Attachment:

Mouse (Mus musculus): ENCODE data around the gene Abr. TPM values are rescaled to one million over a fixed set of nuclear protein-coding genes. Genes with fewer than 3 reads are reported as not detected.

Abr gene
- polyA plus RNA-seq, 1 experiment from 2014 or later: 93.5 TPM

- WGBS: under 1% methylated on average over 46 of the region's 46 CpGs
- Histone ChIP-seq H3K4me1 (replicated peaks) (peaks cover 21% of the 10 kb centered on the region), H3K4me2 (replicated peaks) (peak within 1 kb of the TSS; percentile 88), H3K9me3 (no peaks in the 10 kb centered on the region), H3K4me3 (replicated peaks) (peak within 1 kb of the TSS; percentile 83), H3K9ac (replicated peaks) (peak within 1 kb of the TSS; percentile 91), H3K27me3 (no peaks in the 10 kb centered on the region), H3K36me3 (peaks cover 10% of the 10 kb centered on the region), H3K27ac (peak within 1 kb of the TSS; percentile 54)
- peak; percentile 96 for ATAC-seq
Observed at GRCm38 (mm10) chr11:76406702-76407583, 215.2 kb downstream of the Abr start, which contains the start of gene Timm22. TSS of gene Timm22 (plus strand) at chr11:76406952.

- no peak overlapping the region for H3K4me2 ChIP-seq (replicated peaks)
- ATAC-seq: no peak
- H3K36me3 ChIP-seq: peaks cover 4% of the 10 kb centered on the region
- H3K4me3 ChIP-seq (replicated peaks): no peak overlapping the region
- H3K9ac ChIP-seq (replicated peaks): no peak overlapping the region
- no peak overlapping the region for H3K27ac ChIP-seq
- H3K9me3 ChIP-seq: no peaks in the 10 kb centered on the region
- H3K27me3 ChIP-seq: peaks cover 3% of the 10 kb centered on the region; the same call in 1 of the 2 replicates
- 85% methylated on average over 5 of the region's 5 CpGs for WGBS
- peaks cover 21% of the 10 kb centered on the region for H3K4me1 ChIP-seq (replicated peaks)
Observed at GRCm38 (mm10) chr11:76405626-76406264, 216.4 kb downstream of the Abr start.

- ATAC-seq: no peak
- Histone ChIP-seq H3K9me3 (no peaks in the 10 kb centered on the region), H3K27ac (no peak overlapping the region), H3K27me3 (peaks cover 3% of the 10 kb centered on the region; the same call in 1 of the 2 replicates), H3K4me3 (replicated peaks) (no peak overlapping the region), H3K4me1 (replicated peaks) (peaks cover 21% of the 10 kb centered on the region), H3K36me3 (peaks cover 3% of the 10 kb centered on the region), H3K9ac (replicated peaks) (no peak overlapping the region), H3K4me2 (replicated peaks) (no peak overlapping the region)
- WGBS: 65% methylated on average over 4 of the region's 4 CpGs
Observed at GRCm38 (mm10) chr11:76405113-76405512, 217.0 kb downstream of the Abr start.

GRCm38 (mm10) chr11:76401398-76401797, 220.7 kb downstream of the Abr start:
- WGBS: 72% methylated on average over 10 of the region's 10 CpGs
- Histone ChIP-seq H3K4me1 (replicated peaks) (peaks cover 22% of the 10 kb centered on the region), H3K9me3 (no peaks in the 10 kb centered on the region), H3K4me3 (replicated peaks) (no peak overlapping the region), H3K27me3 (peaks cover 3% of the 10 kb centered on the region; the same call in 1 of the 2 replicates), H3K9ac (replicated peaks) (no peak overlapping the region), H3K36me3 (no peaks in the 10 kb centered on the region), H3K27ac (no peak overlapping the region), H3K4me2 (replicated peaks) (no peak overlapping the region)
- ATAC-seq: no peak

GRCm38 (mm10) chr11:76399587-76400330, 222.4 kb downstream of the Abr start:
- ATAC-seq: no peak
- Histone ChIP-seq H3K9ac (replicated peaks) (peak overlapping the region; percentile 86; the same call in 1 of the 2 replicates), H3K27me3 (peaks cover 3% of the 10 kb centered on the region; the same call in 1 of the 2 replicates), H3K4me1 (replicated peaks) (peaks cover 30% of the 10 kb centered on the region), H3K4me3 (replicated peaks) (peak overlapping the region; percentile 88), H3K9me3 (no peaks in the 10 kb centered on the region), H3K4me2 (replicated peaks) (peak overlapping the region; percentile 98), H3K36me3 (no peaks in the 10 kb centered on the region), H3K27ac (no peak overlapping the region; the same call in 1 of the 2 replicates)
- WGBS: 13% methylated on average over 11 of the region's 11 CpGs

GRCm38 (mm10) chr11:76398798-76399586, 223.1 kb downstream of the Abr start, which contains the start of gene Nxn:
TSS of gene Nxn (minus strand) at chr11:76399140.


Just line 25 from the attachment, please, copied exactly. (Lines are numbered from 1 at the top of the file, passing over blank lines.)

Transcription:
- Histone ChIP-seq H3K4me1 (replicated peaks) (peaks cover 22% of the 10 kb centered on the region), H3K9me3 (no peaks in the 10 kb centered on the region), H3K4me3 (replicated peaks) (no peak overlapping the region), H3K27me3 (peaks cover 3% of the 10 kb centered on the region; the same call in 1 of the 2 replicates), H3K9ac (replicated peaks) (no peak overlapping the region), H3K36me3 (no peaks in the 10 kb centered on the region), H3K27ac (no peak overlapping the region), H3K4me2 (replicated peaks) (no peak overlapping the region)